It is common commercial practice for businesses to require problematic debtors to sign payment plans coupled with acknowledgements of debt (“AODs”) in their favour. The rationale behind this practice is usually to try and expedite recovery of this debt in court when the debtor, more often than not, defaults on the payment plan.

Given the importance of these documents in debt recovery, diligent attention should be given to the terms of the AODs, to ensure compliance with applicable legislation and the enforceability of their provisions, as recent case law illustrates.


The National Credit Act 34 of 2005


In the case of Friend v Sendal 2015 (1) SA 395 (GP), the court held that AODs which make provision for deferred payment of a debt (e.g. a payment plan) may constitute credit agreements to which the Act applies. This is subject to certain exceptions, for instance the Act would not apply to such an AOD if it is entered into between a business and a juristic person and a) the juristic person has an asset value or annual turnover of over R1 million or b) the debt is over R250 000 (see Sections 4(1)(a) and (b)).

The consequences of non-compliance with the Act are draconian. For instance, in the matter of Du Bruyn v Karsten 2019 (1) SA 403 (SCA), which concerned a once-off loan between former close friends, it was held that a failure to register as a credit provider rendered the agreement unlawful. It is therefore imperative to ascertain whether the Act applies to the AOD in question, and, if so, to ensure compliance both at the stage when the AOD is concluded and when it is sought to be enforced.


Suretyship clauses


It is savvy to include a suretyship clause in an AOD where the principal debtor is a juristic person, as this provides an avenue for enforcement even if the juristic person is liquidated. There are certain formalities which need to be complied with when a suretyship is concluded (it must be reduced to writing and signed by the surety) and in addition, it has repeatedly been held that a suretyship constitutes a credit guarantee for the purposes of the above Act.

This means that, if the Act applies to the AOD by the principal debtor, it will also apply to the suretyship. The converse is also true, and an individual who stands surety cannot avail himself of the provisions of the Act if it does not apply to the AOD by the principal debtor – Shaw & Another v Mackintosh & Another 2019 (1) SA 398 (SCA).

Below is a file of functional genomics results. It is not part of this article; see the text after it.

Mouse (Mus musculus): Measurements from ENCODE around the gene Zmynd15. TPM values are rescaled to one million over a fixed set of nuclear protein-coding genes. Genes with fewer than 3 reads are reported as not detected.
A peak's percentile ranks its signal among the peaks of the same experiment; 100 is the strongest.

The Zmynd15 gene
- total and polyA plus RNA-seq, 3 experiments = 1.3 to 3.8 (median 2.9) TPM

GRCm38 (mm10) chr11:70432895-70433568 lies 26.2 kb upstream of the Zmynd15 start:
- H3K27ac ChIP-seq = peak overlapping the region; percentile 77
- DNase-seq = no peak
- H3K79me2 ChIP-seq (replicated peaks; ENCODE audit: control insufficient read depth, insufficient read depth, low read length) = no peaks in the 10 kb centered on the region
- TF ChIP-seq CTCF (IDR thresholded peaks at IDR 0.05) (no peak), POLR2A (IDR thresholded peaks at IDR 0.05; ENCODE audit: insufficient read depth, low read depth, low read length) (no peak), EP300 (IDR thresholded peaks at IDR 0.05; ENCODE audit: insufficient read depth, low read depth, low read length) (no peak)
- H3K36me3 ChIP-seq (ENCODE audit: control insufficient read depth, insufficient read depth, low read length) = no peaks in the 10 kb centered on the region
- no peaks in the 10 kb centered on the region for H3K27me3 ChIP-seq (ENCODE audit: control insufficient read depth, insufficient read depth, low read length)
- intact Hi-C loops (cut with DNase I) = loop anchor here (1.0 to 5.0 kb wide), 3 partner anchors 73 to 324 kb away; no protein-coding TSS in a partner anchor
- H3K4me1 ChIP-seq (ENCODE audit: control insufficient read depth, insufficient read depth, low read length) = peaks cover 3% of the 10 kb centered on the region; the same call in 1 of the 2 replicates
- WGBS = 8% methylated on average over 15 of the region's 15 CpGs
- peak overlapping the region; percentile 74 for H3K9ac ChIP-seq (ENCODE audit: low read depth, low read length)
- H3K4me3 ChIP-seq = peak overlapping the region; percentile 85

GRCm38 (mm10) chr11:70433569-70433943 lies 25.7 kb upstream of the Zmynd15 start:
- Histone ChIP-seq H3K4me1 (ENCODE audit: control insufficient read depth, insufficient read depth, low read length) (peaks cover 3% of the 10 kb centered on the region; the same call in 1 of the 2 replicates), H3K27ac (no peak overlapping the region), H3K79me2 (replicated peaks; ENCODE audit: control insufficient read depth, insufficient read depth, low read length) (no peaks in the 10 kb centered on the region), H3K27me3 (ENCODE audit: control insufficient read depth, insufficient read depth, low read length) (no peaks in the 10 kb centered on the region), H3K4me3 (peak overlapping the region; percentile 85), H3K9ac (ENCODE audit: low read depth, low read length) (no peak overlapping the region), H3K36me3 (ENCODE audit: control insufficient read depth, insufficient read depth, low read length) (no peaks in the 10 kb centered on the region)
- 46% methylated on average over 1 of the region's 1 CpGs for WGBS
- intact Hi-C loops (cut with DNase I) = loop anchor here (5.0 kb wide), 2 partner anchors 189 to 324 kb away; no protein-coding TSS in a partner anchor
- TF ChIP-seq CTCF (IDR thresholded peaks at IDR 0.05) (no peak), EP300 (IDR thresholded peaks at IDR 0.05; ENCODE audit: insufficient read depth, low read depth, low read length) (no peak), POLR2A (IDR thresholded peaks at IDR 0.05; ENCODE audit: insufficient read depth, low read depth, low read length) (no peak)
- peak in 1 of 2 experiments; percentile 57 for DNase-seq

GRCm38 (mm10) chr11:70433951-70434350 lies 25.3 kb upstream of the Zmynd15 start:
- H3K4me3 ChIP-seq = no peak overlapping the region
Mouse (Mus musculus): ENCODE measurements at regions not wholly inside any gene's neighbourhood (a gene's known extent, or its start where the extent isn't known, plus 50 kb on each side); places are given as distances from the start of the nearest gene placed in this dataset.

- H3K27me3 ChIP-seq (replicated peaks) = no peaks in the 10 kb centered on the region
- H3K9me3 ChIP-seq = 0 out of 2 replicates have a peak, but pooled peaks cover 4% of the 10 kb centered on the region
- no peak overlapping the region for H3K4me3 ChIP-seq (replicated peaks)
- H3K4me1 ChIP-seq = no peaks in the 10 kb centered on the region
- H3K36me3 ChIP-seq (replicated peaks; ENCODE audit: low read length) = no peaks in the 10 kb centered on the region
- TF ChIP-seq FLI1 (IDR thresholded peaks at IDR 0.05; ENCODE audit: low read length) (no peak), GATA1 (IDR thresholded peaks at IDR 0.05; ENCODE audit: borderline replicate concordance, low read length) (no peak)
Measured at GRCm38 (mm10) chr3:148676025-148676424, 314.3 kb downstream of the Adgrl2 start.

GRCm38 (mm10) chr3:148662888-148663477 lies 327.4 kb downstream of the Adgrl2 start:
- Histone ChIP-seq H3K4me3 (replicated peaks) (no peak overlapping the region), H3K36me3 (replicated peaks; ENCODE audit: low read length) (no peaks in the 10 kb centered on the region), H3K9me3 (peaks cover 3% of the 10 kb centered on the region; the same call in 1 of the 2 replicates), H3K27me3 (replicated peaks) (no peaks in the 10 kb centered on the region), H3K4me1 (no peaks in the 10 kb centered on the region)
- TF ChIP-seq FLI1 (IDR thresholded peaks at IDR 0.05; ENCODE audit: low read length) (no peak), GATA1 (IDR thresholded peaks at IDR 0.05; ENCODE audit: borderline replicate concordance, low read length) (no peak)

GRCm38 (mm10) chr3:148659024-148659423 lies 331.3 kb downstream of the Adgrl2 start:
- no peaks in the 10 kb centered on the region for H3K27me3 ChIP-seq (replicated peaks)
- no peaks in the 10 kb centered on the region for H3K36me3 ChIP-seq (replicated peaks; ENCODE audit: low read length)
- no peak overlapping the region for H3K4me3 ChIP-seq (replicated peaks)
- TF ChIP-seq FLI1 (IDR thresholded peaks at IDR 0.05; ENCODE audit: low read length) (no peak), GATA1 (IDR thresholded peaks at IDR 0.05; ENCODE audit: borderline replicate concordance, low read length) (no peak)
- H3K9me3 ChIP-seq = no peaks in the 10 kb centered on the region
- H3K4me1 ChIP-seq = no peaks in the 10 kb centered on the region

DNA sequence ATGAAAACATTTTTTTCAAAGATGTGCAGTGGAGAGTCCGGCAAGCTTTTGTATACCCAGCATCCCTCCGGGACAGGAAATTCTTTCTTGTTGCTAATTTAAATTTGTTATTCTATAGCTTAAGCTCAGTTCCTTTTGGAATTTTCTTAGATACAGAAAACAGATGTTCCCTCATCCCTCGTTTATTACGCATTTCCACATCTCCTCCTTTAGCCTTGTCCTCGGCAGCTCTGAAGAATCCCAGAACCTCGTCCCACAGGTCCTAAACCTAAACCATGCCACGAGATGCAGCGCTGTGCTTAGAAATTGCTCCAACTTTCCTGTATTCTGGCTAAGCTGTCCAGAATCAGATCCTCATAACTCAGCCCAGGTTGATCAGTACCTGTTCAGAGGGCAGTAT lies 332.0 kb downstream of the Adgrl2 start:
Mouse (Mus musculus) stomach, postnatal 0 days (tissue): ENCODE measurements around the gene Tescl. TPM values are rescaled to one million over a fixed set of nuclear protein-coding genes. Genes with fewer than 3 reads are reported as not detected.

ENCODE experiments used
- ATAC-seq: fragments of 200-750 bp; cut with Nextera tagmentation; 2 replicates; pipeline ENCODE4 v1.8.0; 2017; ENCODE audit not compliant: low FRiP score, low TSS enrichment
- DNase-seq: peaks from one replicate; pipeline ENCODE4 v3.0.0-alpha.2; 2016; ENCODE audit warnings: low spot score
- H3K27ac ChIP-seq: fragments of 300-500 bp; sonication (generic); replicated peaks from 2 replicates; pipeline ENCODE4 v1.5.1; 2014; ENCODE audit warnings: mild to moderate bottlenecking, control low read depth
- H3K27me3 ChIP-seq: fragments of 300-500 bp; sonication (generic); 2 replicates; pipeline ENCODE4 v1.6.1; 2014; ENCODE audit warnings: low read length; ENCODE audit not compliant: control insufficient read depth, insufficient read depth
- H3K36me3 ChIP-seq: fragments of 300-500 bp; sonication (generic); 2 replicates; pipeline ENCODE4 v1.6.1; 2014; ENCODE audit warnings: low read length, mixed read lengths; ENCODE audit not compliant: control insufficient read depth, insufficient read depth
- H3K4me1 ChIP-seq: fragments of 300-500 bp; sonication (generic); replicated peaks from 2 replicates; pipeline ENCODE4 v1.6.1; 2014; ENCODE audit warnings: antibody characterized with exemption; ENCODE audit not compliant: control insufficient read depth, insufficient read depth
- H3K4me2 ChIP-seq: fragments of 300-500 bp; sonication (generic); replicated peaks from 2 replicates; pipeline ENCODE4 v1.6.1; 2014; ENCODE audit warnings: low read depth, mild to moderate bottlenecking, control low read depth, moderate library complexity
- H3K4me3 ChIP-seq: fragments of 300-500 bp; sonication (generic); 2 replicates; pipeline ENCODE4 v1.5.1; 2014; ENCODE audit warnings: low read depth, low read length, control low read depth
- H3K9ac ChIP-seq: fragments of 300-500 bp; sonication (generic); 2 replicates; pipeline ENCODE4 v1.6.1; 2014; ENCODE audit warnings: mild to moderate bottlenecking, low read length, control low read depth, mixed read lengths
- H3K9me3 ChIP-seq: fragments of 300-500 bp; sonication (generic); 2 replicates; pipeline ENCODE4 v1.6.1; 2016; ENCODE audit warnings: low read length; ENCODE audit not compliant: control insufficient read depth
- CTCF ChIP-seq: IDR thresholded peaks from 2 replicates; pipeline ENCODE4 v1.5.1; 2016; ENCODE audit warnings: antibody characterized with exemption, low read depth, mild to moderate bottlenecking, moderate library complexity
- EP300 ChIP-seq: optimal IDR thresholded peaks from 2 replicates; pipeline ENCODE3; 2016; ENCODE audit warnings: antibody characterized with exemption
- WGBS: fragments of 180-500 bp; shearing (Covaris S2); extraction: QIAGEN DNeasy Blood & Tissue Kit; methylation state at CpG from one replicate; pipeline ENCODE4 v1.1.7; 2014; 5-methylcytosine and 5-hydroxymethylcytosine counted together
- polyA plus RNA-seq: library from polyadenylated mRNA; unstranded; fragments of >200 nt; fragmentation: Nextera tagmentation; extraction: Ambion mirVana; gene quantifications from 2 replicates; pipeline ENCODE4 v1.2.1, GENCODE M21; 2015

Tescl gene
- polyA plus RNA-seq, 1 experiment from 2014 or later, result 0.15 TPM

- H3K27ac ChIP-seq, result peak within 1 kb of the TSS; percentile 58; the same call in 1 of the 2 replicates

Consent to judgment clauses


It is most tempting for businesses to insert a “consent to judgment” clause in their AODs, providing that, if the debtor and/or surety defaults on the payment plan, they consent to judgment being entered against them for the outstanding amount. Whilst there is indeed a mechanism in Section 58 of the Magistrates Court Act which allows for a debtor to consent to judgment prior to the institution of legal proceedings against it, this is a specific procedure and can, inter alia, not be used if the AOD was not signed pursuant to a letter of demand.

In addition, it was recently held in Avnet South Africa v Lesira Manufacturing 2019 (4) SA 541 (GJ), with reference to the case of Eke v Parsons 2016 (3) SA 37 (CC) that parties are not at liberty to simply approach the court to make an agreement an order of court where the agreement has not been preceded by litigation. This means that, for all intents and purposes, a consent to judgment clause in an AOD which is not preceded by a letter of demand in the Magistrates Court, or a summons in the High Court, does not avail the business in seeking judgment against the debtor and/or surety without first proving its claim.

For assistance in drafting a compliant, enforceable acknowledgment of debt, please do not hesitate to contact our offices.


Contributor:  Tamsin Jones (Senior Associate) (Litigation Department) (Umhlanga Office)


Telephone:  031 566 2207